5 Powerful Ways to Overcome Writer’s Block

Overcome Writer’s Block guitar songwriting
Struggling with writer’s block? Don’t get discouraged. To overcome writer’s block is something that every musician has to deal with. The good news is there are many different ways to push through the feeling of being stuck.

Each person will have a few different tricks they find work best. I’ll provide you with the 5 most common methods of blasting through writer’s block so you can turn out that next chart topper!

Let’s get started.

1. Take a Break

Getting out of the environment where you usually write is the most common method of getting out of writer’s block. Take a walk, have a bite to eat, hit the gym – anything to reset the mind and come back refreshed.

Spending time away from your instrument helps you come back with a totally different mindset. Ideally, it will be something completely unrelated to making music.

Tip: going for a walk (or some other form of physical exercise) is usually the most helpful form of break. Walking for 30-minutes lets your mind breathe and recharges those creative juices.

2. Schedule in Fun Time

Placing too much pressure on yourself to write music is the easiest way to get stuck. Self-imposed deadlines where you have to get things done is a recipe for disaster in a creative environment.

The best way to combat this is to schedule in time during your work session for play. This should be a period of time where you are free to practice or play whatever you feel like at the time. Try experimenting with new concepts, go in different directions, or play whatever comes to mind.

This technique will help get the creative juices flowing and naturally discover new ways of doing things.

3. Writing in Bursts

An interesting technique is to try writing in bursts. For example, setting a time limit to write the chorus within 10-minutes. Use whatever you’ve come up with in that 10-minute period and move on to creating melodies, verses, bridges etc.

Writing in this way can sometimes short-circuit your brain into creating something completely new.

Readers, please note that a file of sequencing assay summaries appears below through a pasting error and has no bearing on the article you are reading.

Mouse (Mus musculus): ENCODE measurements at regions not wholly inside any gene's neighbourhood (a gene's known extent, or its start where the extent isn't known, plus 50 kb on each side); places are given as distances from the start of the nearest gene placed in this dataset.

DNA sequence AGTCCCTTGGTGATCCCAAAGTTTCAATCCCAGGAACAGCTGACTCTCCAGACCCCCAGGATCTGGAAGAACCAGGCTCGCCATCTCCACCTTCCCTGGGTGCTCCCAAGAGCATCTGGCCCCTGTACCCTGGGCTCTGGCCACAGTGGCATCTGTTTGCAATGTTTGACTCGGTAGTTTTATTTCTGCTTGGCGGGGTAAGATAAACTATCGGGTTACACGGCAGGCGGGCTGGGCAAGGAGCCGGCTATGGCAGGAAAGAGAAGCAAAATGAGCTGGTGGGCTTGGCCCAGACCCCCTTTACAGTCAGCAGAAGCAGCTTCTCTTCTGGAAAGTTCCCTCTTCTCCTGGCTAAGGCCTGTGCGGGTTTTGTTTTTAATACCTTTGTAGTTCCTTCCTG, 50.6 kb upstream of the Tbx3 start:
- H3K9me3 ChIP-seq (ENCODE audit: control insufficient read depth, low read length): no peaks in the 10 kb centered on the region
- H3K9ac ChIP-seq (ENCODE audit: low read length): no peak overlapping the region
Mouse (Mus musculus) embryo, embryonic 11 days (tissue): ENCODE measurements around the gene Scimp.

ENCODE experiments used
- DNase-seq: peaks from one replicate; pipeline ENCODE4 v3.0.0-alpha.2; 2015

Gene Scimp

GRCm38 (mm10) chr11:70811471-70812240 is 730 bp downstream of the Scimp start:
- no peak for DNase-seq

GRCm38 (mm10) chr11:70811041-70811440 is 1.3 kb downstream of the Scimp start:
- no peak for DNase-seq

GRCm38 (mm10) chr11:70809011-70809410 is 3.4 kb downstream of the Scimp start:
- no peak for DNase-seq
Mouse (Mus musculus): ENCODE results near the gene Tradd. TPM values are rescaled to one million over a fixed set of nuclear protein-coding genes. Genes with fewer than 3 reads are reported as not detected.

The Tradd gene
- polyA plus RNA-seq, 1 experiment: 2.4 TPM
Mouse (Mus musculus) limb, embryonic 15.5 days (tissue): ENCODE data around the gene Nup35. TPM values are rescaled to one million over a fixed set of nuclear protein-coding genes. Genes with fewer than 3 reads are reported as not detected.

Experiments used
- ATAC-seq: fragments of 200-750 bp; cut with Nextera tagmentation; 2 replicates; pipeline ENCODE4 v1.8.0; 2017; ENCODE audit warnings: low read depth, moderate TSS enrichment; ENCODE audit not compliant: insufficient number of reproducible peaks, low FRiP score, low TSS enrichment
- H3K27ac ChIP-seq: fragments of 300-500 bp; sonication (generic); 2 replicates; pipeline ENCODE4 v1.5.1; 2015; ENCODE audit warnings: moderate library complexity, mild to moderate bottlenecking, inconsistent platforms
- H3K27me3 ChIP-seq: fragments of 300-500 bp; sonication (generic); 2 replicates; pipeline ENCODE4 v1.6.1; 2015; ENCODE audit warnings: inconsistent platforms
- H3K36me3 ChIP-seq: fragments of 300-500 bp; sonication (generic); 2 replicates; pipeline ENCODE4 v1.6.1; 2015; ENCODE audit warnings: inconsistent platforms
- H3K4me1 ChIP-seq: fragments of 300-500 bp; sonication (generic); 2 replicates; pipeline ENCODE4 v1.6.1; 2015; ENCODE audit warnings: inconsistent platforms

Just make sure you are strict with yourself. Whatever you have at the 10-minute deadline is what you’ll be using.

An added benefit of this method is it doesn’t take a lot of time to complete a song. You can have something completed in less than 2 hours! You can then go back and polish off sections of the song you think need work.

4. Change the Environment

Do you have one place where you’re most comfortable writing your songs? This can be a problem when it comes to writer’s block. A certain location can bring with it hidden effects on your subconscious and mental state.

This can be completely fine when things are working. However, when you’re stuck in a rut, changing your location is a perfect way to jumpstart your creativity.

Consider getting outside. Change the room you’re in, head out into public, anything to switch up your environment.

5. Mix Things Up

Do you have a routine you usually follow when writing a song? For example, do you write the intro, verse, and then chorus? Do you usually use the same style of chord progressions? Are you always drawing from the same genres?

Try flipping things around and doing something completely new. Check out a different genre and pull a new chord progression or time signature.

Write the chorus first and move onto the intro second – anything to switch things up.

It’s easy to fall into habits when it comes to creating music. We rely on what’s worked in the past and are afraid to branch out into new territory.

Jolt yourself into new territory by doing something completely different during your writing process.

Writer’s block can be very disheartening and can last for extended periods of time.

Conclusion: Overcoming Writer’s Block

While the above techniques aren’t perfect for everyone there should be at least one that will resonate with you. The key theme is to break out of your natural rhythm and come at things from different angles.

Habits and mental states can be both helpful and harmful. The trick is to know the difference and break them when required. Using the above 5 techniques you can overcome writer’s block.

As always, if you’ve found this post useful, give it a share on social media. Until next time!

About the author: Glen Parry has been a musician for over 15 years. He’s done everything the hard way so you don’t have to. You can find more musical advice and audio gear buying guides, such as the best karaoke machine, over at Audio Mastered.
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  • Songwriter Tip:

    Repetition of words isn’t the only trick in the pro’s arsenal; they will repeat the rhythmic phrasing as well. For example (and as an exercise) try writing a three-note 1-bar melody. Come up with a lyric that fits. Now repeat that same melody four times and come up with 3 additional lyrics. Add a hook and a chorus and you’re doneÉ